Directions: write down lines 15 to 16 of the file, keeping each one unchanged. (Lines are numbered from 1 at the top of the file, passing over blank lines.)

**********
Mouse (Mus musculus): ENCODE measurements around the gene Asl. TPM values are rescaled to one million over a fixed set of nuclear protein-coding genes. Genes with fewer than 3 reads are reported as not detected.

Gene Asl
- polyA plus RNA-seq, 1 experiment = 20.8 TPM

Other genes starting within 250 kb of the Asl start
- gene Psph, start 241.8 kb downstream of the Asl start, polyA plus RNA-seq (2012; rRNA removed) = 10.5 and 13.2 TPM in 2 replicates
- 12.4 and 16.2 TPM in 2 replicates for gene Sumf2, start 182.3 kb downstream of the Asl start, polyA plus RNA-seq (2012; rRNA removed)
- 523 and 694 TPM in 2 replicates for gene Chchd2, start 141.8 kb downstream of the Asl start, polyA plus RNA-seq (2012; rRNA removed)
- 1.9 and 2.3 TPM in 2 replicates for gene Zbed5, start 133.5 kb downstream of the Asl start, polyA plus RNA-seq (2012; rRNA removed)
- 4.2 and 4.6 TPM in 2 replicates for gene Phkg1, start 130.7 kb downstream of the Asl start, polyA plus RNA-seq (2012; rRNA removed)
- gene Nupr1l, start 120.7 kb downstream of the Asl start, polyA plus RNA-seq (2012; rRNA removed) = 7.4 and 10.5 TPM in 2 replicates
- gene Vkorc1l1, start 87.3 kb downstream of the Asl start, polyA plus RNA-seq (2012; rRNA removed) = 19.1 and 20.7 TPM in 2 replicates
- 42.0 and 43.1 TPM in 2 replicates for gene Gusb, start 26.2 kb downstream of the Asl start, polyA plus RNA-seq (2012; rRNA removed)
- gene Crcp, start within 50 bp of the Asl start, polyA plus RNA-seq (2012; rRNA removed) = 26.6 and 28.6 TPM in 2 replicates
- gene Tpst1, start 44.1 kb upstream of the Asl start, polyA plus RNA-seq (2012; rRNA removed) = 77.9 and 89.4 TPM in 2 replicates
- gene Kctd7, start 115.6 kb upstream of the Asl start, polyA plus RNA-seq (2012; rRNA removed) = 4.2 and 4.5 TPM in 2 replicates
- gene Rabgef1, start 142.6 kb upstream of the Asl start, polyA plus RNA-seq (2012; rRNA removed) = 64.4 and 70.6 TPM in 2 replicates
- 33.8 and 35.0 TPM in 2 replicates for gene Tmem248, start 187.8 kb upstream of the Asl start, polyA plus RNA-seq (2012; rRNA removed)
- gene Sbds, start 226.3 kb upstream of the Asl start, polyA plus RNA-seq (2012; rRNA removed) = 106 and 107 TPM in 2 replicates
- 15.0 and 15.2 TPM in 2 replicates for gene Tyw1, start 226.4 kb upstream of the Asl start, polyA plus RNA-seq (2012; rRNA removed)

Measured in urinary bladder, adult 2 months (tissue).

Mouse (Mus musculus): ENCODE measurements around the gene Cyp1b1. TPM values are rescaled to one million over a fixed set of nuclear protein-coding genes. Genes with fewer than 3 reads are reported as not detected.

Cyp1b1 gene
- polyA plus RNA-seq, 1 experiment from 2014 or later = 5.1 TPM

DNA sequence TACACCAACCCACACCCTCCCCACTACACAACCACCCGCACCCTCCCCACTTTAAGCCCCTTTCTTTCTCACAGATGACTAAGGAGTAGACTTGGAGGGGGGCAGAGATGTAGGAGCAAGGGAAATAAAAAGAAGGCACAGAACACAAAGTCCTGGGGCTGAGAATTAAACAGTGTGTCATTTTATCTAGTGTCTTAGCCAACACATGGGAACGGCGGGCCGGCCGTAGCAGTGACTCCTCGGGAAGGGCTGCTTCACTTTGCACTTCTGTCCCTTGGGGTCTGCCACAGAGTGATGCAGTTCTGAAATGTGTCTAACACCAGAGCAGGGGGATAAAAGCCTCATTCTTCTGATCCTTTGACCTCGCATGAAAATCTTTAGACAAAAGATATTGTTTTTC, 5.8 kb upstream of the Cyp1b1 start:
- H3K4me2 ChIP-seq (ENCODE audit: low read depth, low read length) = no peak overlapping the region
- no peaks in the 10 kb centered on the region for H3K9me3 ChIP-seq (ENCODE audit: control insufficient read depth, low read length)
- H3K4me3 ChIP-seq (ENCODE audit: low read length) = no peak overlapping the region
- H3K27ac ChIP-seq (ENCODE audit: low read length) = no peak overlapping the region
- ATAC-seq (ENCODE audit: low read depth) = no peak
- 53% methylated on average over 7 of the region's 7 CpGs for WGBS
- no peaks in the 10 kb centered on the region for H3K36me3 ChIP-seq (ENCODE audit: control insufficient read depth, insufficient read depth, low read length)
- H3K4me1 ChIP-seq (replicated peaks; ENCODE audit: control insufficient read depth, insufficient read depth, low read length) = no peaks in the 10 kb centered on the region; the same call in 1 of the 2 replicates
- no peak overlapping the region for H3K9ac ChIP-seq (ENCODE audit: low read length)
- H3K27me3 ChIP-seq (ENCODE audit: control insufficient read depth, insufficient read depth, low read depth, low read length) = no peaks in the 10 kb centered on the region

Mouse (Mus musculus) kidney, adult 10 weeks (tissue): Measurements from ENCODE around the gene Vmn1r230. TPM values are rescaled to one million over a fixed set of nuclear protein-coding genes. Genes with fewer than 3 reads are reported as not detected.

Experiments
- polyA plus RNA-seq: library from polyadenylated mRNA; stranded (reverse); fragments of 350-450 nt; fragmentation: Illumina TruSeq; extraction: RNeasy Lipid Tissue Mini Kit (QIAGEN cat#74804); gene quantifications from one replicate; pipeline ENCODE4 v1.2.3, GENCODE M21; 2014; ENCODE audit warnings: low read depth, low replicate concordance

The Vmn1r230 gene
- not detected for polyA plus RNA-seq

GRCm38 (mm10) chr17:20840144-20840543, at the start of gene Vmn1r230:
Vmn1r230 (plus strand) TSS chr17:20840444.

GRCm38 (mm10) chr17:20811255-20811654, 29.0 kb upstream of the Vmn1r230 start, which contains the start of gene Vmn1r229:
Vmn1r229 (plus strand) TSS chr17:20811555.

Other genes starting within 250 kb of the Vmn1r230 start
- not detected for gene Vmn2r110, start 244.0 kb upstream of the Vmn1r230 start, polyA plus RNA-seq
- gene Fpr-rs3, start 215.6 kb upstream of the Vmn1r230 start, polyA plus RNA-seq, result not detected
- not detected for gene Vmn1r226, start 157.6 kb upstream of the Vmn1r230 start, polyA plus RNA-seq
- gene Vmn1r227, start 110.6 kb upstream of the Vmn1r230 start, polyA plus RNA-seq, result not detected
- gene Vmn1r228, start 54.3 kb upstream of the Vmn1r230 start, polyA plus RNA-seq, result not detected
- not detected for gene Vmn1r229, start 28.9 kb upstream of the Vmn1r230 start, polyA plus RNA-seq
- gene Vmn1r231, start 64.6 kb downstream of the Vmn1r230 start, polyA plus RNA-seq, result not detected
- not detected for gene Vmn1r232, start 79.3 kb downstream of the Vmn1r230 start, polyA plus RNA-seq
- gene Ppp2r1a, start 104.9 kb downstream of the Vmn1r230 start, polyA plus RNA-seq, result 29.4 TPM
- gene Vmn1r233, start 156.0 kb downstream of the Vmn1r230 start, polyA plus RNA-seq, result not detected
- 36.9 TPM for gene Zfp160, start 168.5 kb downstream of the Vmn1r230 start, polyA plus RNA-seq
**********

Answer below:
- gene Kctd7, start 115.6 kb upstream of the Asl start, polyA plus RNA-seq (2012; rRNA removed) = 4.2 and 4.5 TPM in 2 replicates
- gene Rabgef1, start 142.6 kb upstream of the Asl start, polyA plus RNA-seq (2012; rRNA removed) = 64.4 and 70.6 TPM in 2 replicates